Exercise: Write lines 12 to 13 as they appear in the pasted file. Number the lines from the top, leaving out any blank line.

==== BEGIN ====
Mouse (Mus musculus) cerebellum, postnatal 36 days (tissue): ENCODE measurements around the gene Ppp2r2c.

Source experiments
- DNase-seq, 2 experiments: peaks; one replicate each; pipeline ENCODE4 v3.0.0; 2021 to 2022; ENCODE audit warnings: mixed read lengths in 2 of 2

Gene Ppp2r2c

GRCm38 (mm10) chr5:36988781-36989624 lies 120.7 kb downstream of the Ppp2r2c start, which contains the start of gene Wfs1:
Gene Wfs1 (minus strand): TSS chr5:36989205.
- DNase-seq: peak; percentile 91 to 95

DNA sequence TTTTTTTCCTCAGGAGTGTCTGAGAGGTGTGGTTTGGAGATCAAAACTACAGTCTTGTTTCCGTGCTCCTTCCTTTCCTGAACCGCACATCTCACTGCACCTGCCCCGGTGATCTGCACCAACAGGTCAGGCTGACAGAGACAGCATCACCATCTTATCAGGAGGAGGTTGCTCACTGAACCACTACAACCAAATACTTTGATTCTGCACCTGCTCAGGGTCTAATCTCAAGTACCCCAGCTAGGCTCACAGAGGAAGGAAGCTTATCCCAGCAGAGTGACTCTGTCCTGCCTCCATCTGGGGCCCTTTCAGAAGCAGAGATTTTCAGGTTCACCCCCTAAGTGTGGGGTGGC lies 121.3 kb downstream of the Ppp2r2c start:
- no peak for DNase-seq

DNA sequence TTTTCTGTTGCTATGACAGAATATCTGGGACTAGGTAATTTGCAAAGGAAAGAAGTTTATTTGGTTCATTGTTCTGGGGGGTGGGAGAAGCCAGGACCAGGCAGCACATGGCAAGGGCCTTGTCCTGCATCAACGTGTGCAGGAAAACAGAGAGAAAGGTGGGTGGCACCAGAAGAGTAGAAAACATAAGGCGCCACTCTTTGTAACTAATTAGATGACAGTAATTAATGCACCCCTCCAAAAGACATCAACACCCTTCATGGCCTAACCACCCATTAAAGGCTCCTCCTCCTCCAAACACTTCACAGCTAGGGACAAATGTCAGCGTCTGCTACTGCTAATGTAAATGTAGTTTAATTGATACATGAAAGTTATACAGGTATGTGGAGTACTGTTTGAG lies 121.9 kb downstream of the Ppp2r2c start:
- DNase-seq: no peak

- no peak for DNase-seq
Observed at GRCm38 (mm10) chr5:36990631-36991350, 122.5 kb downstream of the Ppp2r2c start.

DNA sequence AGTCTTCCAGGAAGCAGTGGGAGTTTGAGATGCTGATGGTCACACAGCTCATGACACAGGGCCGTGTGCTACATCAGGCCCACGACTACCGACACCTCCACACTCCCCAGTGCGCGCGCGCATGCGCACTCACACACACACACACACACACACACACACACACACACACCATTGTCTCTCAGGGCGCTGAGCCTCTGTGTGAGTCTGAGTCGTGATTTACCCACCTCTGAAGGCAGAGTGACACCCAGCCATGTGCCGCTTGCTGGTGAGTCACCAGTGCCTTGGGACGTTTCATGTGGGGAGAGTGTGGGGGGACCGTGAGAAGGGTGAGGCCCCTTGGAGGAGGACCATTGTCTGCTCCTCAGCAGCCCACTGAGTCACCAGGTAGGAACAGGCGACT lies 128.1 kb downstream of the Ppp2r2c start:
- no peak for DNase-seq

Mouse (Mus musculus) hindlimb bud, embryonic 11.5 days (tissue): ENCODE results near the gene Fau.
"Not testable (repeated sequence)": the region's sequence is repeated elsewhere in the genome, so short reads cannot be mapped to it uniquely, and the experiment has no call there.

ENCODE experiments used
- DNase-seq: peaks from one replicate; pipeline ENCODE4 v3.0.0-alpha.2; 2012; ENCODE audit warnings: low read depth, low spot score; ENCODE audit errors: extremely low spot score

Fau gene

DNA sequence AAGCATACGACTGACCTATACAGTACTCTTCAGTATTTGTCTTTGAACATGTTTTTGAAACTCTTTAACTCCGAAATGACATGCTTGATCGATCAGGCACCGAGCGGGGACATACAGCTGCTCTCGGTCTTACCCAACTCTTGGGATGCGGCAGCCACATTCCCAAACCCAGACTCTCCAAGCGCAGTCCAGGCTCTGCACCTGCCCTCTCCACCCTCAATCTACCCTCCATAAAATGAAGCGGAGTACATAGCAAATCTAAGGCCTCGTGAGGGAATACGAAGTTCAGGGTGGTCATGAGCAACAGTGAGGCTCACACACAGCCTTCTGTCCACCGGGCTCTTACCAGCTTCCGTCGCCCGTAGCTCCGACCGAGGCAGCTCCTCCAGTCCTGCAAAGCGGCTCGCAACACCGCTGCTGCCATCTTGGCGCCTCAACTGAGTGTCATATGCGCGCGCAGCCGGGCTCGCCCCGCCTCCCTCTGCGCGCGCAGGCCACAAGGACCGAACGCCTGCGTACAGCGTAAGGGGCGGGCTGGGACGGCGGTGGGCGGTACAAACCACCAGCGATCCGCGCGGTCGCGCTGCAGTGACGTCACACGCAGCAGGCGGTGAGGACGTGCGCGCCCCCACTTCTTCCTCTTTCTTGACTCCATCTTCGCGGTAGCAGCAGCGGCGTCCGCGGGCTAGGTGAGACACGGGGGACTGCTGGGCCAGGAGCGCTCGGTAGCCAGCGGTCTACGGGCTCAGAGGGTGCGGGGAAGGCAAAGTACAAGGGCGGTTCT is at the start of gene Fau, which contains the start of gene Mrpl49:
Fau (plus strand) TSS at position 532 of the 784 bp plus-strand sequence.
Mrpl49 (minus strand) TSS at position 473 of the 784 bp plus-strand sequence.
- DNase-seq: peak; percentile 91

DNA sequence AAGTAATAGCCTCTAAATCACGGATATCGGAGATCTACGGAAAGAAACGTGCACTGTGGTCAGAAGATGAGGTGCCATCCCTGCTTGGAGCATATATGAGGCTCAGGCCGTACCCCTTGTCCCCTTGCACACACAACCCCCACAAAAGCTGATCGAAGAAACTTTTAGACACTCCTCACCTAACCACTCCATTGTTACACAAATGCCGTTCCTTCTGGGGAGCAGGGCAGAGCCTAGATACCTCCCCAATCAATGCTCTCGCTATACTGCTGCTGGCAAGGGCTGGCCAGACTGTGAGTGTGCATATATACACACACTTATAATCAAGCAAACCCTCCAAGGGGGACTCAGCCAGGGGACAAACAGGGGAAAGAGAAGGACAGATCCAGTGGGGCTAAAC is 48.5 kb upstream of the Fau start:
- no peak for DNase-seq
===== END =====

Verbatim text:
- no peak for DNase-seq
Observed at GRCm38 (mm10) chr5:36990631-36991350, 122.5 kb downstream of the Ppp2r2c start.